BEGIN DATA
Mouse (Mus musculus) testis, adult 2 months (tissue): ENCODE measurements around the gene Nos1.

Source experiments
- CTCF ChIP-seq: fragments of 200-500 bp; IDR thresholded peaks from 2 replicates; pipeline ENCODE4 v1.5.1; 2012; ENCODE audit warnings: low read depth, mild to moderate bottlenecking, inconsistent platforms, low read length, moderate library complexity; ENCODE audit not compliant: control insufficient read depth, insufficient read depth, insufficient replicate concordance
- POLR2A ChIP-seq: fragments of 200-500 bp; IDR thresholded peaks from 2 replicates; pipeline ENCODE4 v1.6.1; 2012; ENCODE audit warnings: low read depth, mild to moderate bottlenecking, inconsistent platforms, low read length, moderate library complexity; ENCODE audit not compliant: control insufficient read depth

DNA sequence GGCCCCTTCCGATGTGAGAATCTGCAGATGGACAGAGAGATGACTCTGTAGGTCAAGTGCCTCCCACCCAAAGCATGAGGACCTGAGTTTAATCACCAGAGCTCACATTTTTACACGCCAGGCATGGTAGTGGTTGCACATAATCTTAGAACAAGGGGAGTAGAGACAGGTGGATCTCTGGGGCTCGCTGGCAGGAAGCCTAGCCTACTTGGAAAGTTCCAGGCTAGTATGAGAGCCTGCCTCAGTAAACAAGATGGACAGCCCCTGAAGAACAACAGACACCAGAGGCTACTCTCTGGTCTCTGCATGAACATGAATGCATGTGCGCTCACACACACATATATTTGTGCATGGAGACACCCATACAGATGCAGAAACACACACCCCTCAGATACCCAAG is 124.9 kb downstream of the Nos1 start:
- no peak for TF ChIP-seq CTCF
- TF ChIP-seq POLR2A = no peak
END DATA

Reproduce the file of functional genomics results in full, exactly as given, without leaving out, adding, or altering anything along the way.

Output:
Mouse (Mus musculus) testis, adult 2 months (tissue): ENCODE measurements around the gene Nos1.

Source experiments
- CTCF ChIP-seq: fragments of 200-500 bp; IDR thresholded peaks from 2 replicates; pipeline ENCODE4 v1.5.1; 2012; ENCODE audit warnings: low read depth, mild to moderate bottlenecking, inconsistent platforms, low read length, moderate library complexity; ENCODE audit not compliant: control insufficient read depth, insufficient read depth, insufficient replicate concordance
- POLR2A ChIP-seq: fragments of 200-500 bp; IDR thresholded peaks from 2 replicates; pipeline ENCODE4 v1.6.1; 2012; ENCODE audit warnings: low read depth, mild to moderate bottlenecking, inconsistent platforms, low read length, moderate library complexity; ENCODE audit not compliant: control insufficient read depth

DNA sequence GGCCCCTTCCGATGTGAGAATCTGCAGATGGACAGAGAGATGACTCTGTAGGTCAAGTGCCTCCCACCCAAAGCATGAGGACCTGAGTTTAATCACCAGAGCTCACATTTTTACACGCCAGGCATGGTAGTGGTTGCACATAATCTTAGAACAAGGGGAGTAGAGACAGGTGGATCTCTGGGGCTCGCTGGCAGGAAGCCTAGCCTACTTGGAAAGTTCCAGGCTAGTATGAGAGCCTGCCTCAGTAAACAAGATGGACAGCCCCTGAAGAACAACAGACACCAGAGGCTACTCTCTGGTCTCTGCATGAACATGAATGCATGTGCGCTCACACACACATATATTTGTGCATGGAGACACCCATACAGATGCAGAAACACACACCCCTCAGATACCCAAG is 124.9 kb downstream of the Nos1 start:
- no peak for TF ChIP-seq CTCF
- TF ChIP-seq POLR2A = no peak